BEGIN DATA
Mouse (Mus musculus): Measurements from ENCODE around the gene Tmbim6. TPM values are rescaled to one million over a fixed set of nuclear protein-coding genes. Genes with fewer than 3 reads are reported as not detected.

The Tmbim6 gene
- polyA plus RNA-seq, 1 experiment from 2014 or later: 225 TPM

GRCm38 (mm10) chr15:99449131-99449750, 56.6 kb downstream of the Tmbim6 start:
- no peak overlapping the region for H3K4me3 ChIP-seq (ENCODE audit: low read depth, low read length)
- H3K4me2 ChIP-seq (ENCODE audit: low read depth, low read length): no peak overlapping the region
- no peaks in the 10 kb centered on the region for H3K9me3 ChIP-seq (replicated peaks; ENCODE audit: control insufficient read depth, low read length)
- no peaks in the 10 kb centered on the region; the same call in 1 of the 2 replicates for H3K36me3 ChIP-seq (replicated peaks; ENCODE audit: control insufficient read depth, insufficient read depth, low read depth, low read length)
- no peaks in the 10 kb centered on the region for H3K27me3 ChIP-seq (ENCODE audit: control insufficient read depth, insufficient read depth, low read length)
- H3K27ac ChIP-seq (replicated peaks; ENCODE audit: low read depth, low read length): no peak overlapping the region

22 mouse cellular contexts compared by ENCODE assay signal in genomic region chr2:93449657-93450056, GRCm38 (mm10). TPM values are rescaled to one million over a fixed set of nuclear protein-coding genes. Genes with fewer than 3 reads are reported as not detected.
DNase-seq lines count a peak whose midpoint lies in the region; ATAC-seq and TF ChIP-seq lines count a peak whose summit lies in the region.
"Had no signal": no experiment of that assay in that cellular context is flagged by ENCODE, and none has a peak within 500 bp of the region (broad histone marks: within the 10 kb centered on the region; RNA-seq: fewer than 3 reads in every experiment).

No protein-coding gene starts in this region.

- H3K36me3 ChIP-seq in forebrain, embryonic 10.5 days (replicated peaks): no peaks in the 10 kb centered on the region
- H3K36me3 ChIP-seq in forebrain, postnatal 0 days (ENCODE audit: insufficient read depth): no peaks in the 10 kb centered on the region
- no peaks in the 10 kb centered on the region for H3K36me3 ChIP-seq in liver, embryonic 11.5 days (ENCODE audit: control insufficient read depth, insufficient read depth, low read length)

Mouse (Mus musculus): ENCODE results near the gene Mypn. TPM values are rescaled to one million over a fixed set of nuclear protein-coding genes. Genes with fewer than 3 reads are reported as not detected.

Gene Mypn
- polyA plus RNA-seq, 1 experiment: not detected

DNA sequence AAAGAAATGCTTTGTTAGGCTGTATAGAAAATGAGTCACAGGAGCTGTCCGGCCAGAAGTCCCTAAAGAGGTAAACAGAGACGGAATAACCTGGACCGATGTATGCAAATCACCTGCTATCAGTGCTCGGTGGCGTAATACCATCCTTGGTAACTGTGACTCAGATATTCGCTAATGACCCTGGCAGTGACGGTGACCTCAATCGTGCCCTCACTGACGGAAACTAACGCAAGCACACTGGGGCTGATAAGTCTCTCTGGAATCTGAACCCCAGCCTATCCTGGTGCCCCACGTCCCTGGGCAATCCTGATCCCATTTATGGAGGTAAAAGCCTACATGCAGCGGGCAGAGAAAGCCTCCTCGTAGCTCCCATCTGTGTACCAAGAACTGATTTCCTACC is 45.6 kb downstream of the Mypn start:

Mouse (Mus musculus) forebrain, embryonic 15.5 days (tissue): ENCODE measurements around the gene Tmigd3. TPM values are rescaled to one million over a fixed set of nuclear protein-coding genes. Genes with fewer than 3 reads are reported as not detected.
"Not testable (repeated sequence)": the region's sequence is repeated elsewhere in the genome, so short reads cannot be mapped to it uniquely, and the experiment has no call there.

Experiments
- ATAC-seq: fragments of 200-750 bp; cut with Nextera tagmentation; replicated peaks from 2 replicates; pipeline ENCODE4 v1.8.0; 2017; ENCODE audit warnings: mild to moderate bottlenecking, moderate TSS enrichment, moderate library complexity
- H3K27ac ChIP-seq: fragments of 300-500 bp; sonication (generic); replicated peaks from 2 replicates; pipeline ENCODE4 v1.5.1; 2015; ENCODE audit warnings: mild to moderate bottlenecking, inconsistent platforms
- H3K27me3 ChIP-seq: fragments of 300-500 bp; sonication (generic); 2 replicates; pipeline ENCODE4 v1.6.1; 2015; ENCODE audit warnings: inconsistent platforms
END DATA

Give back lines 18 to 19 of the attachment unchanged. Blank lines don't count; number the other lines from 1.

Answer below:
Mouse (Mus musculus): ENCODE results near the gene Mypn. TPM values are rescaled to one million over a fixed set of nuclear protein-coding genes. Genes with fewer than 3 reads are reported as not detected.

Gene Mypn